Display Size of Image

This section provides a tutorial example on the display size of an image, which depends on the number of pixels in the image, the resolution of the virtual screen used by the Web browser.

Now let's look at images in this tutorial.

When you include an image in your HTML document, the first question you may ask is "How big is my image will look like on my viewer's screen?".

The answer depends on which Web browser the viewer is using and on which operating system the browser is running. Technically, HTML technology has no way to control how big the screen area to use for displaying your image. You may add CSS properties to the image to suggest the display area size. But it is up to the Web browser who decides image display area on viewer's screen.

Since images are made of pixels, an image should be mapped on the physical screen in an area with the same number of pixels as the image itself.

However number of pixels along does control how big an image appears on the screen in term of physical size like in inches. The other factor is the screen resolution.

Screen resolution is measured as PPI (Pixel Per Inch), or DPI (Dot Per Inch) as a pixel is also called a dot. PPI is calculated by dividing the number of pixels of the screen in one direction by the number of inches in the same direction.

For example, an old 14-inch XGA (eXtended Graphics Array) monitor, displays 1024 dots horizontally and 768 pixels vertically. The actually display area of the monitor is only 12.1 inches diagonally with a width (9.7 inches) to height (7.3 inches) ratio of 4:3. The monitor displays 1024 x 768 pixels in an area of 9.7 x 7.3 inches. So the resolution of the monitor is about 105 PPI in both directions.

If we display an image of 210 x 210 pixels directly on this 14-inch XGA monitor, the image will be 2 inches in size.

Now if we display the same image of 210 x 210 pixels on an iPhone X screen, the image will only be 0.46 inches in size. This is because the iPhone X screen has a resolution of 458 DPI, which can be calculated from the screen pixel size of 2436 x 1125 pixels, the diagonal length of 5.8 inches and the aspect ratio of 19.5:9.

When an image is included an HTML document and displayed on viewer's screen, the Web browser (and the operating system) may decide to map the image pixels to physical screen pixels directly, or not. And most Web browsers do not map image's pixels to screen pixels directly. They usually manage a virtual screen, which is mapped to the physical screen, to allow your screen to be configurable with different resolutions.

For example, my MacBook Pro computer has physical screen resolution of 1680 x 1050 pixels. But the macOS operating system running on my computer, allows me to set the virtual screen to be: 1024 x 768, 1280 x 800, 1440 x 900, or more.

When you set the virtual screen with different pixels than the physical screen, the screen resolution, PPI, is changed too.

The help you measure your virtual screen resolution used by your Web browser, I wrote the following HTML document, which uses CSS properties to suggest the browser to display 2 rulers: one in unit of pixels and one in inches.

```<!DOCTYPE html>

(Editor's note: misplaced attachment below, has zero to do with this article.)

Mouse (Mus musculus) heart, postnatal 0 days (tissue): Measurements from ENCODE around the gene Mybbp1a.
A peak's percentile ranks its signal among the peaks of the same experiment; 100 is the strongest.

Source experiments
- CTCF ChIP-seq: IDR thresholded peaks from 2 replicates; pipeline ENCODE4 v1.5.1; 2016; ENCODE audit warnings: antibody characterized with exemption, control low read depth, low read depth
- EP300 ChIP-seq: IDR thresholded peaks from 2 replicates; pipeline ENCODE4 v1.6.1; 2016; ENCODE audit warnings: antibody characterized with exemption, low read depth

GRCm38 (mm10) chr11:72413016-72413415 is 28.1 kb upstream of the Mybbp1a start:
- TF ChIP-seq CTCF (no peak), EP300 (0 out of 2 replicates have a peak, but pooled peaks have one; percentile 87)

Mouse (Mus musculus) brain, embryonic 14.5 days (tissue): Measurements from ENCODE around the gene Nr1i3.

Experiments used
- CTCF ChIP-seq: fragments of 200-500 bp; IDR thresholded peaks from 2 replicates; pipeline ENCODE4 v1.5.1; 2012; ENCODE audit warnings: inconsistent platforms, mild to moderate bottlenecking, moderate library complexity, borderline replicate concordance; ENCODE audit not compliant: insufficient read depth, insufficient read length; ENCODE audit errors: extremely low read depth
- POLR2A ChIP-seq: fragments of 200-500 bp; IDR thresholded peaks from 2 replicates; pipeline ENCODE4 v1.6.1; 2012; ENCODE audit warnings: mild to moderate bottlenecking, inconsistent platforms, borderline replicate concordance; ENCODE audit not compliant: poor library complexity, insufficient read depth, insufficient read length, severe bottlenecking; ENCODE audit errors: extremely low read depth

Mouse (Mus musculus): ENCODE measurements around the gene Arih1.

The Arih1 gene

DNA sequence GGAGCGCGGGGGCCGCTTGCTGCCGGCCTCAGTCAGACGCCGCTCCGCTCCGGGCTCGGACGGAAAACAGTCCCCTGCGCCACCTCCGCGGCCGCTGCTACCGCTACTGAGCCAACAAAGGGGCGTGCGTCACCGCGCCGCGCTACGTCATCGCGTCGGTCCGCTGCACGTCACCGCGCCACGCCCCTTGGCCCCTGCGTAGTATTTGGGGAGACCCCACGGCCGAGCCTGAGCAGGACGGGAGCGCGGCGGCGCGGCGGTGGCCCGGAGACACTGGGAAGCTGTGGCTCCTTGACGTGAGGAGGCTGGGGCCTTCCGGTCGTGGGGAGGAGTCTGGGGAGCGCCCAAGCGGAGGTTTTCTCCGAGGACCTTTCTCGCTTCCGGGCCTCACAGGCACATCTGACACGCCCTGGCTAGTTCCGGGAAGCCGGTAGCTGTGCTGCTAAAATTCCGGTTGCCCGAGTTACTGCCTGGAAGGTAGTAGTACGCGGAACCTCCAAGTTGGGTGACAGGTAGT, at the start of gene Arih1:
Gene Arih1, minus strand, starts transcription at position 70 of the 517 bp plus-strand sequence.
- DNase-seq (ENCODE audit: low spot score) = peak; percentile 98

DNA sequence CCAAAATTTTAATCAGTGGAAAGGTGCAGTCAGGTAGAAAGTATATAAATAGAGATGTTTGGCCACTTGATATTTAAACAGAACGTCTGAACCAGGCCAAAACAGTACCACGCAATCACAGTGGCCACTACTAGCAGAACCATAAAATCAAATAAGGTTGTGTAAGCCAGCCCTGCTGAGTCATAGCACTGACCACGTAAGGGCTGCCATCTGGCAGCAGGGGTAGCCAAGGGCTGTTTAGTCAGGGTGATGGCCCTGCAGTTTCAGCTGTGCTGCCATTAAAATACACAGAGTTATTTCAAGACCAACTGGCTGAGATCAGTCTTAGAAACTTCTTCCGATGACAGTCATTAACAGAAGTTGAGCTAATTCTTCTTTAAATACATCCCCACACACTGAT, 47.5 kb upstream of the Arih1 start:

<!-- Screen-Resolution-Horizontal-Test.html
-->
<title>Screen Resolution: PPI (Pixel Per Inch)</title>
<h4>Test on Screen Resolution: PPI (Pixel Per Inch)</h4>

<tr><script>
for (i=0; i<30; i++) {
document.write('<td><img src="Image-of-100-x-50-Pixel.png"'
+ ' width="100px" height="50px"></td>');
}
</script></tr>
<tr><script>
for (i=1; i<31; i++) {
document.write('<td style="text-align: center; font-weight: bold;">'
+ (i*100) + ' px</td>');
}
</script></tr>
</table>

<tr><script>
for (i=0; i<30; i++) {
document.write('<td><svg xmlns="http://www.w3.org/2000/svg"');
document.write('width="1.0in" height="0.5in" viewBox="0 0 100 50"'
+ ' stroke="rgb(255,0,0)" stroke-width="4">');
document.write('<line x1="0" y1="48" x2="100" y2="48"/>');
document.write('<line x1="50" y1="50" x2="50" y2="35"'
+ ' stroke-width="3"/>');
document.write('<line x1="0" y1="50" x2="0" y2="30"/>');
document.write('<line x1="100" y1="50" x2="100" y2="30"/>');
document.write('</svg></td>');
}
</script></tr>
<tr><script>
for (i=1; i<31; i++) {
document.write('<td style="text-align: center; font-weight: bold;'
+ ' color: #ff0000;">'+i+' in</td>');
}
</script></tr>
</table>

</body></html>
```

When this HTML document is displayed, you can take a physical ruler to compare the inch-ruler on the screen. In most cases, you see that the browser is not respecting CSS properties. One inch displayed is not one inch on your physical ruler.

The picture below shows you how the above HTML document is displayed on my MacBook Pro with two virtual screen resolutions.

The top screen in the picture uses a virtual screen resolution that matches the physical screen resolution, because the inch-ruler matches well with the physical ruler (my physical screen is 13.1 in wide). The bottom one uses a lower virtual screen resolution. The inch-ruler appears to be enlarged.

From the virtual screen point of view, the PPI value stays unchanged as 96 pixel per inch independent of virtual resolution settings. But from the physical screen point of view, the PPI value changes as the virtual resolution changes, because the virtual inch changes comparing the physical inch.